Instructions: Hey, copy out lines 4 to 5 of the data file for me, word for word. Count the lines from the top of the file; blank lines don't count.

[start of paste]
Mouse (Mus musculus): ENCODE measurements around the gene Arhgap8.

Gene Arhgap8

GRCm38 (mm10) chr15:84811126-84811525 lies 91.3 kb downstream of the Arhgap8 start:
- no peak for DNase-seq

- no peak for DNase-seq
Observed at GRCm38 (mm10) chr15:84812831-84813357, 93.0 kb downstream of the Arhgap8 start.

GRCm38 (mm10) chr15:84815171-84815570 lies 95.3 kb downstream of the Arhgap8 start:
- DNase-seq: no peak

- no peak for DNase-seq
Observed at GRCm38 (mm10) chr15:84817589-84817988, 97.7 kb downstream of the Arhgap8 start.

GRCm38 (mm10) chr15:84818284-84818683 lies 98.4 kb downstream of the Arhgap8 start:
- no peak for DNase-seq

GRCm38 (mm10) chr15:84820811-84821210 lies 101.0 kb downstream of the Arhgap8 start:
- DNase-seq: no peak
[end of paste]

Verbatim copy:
- no peak for DNase-seq

- no peak for DNase-seq